mono-opera / mono-drama for singer / actor
and chamber ensemble by Michael Schelle
Story, Concept, Music and Stage Design by Michael Schelle
Text(s): by Michael Schelle (and brief excerpts of various Capone correspondences)
Commissioned by ArtsFest 2015 : Outlaws and Outsiders
World Premiere Production personnel:
AL CAPONE : Steven Stolen
Kevy Bailey, clarinet, Jay Young, bass clarinet
Heidi Radtke, tenor sax, Catherine Bringerud, piano
Jon Crabiel, percussion and electronics
Davis Brooks, violin, Kurt Fowler, cello
Vu Nguyen, orchestra conductor
Laura Glover, lighting designer
William Fisher, production director
World Premiere Production : 16 April 2015
Schrott Center for the Performing Arts
Jordan College of the Arts / Butler University
Indianapolis, IN USA
Set / Lighting design: claustrophobic / cheap hotel room - a large bed,
and three large pieces of furniture: (ex. dresser, bedside
table, wash stand, etc.) … Props include
1930’s table lamp, large cigars, cigar boxes, an old beat up suitcase, violin (tommygun!) case, a gangster hat, many shoes /
slippers, chewing gum. Lighting is dim and
dingy, but through the ‘window’ is a
flashing neon sign from the illegal booze bar / strip club ‘across the street'
... adding to the stress, tension and paranoia, the sign (or abstract image of the sign) flashes
/ pulses throughout the piece (even during the curtain calls) and after everyone has left the set after applause.
Time / place / character: 1946 / 47: the last year of Al Capone’s life. After 7 years in Alcatraz, and suffering from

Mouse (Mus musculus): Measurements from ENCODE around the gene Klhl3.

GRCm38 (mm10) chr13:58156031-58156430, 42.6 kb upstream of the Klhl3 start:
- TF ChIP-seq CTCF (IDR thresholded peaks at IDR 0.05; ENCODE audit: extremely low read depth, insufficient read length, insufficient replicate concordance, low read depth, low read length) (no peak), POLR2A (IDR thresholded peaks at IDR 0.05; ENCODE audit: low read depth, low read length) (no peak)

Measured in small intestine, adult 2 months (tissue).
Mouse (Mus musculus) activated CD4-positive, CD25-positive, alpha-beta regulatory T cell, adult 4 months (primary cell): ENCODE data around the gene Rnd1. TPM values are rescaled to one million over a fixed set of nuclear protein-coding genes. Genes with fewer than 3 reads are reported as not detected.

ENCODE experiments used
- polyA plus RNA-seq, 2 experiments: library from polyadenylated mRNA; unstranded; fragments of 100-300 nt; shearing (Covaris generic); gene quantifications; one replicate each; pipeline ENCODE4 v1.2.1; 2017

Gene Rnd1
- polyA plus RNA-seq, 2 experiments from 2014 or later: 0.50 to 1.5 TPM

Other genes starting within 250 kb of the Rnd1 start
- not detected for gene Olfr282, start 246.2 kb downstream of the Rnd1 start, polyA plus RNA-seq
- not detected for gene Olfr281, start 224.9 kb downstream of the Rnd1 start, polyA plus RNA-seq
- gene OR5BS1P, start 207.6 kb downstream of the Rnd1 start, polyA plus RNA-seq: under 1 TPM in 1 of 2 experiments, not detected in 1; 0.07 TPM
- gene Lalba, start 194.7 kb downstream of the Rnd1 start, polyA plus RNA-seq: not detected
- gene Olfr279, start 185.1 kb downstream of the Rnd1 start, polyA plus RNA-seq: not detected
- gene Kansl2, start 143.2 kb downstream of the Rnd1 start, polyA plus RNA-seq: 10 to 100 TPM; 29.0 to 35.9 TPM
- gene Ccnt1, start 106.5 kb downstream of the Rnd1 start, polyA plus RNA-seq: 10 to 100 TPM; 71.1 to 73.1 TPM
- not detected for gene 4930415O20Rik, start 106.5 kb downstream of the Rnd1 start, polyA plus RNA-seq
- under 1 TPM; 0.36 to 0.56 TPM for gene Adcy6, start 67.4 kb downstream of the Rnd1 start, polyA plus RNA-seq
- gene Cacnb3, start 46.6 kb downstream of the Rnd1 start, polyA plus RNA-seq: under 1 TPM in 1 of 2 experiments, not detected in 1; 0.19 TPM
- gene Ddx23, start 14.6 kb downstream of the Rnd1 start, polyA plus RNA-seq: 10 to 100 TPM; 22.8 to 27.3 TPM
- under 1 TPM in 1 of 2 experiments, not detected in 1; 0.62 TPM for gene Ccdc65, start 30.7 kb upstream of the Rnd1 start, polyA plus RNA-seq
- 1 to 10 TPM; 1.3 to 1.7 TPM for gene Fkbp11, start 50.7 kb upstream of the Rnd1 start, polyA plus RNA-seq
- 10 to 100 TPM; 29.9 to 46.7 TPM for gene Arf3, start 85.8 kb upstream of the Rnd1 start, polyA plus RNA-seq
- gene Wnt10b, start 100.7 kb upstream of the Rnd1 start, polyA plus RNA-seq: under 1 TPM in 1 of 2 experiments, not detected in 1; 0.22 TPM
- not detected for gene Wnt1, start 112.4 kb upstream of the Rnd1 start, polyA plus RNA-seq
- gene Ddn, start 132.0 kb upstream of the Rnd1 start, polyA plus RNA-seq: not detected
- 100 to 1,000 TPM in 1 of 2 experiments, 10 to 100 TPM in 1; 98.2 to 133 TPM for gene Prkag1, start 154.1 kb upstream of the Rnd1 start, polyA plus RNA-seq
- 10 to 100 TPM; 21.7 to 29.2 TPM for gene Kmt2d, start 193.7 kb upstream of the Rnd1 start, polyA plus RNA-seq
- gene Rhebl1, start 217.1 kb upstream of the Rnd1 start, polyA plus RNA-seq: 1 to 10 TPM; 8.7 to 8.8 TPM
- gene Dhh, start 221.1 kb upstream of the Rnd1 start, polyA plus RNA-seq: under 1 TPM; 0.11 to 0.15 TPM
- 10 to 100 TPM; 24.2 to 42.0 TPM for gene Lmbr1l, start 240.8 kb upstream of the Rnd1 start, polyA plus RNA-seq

25+ years of untreated syphilis, Public Enemy No. 1 is yesterday’s news, the neurosyphilis has ‘gone to his head’.
Al “Scarface” Capone is a total nervous wreck. He suffers from dementia, schizophrenia, he is paranoid, neurotic and yet occasionally nostalgic, but with the mental capacities of a 12 year old – in constant fear that his old rival Chicago gangs are ‘out to get him’ (even though they’re all dead at this point) - imaginary killers haunt him.
Disoriented, he lacks mental and physical coordination - he skips abruptly from subject to unrelated subject, whistling and babbling as he stumbles and chatters. Physical manifestations of his disease include tremors, twitches, epilepsy -like seizures, an ‘awkward gait’, slurred (to virtually unintelligible) speech and violent explosive temper tantrums.
Rather than roots in traditional opera and music theatre, THE END OF AL CAPONE is far more influenced by the surreal, dada, abstract and expressionistic works of Marcel Duchamp, Samuel Beckett, Franz Kafka, Tristan Tzara, Luigi Pirandello, August Strindberg, Alfred Jarre, John Cage, Luciano Berio, Peter Maxwell Davies, Fritz Lang, etc.
Vincent (and Theo) van GoghScott Joplin, Charles Baudelaire, Franz Schubert, Robert Schumann,
Bedrich Smetana, Edouard Manet, Frederich Nietzsche, Oscar Wilde, Hugo Wolf, Toulouse-Lautrec,
Benito Mussolini, Howard Hughes, Gustave Flaubert, Guy de Maupassant, Leo Tolstoy,
Frederick Delius, Ivan the Terrible, Pope Alexander VI …
Steven Stolen (Al Capone), near the end of THE END OF AL CAPONE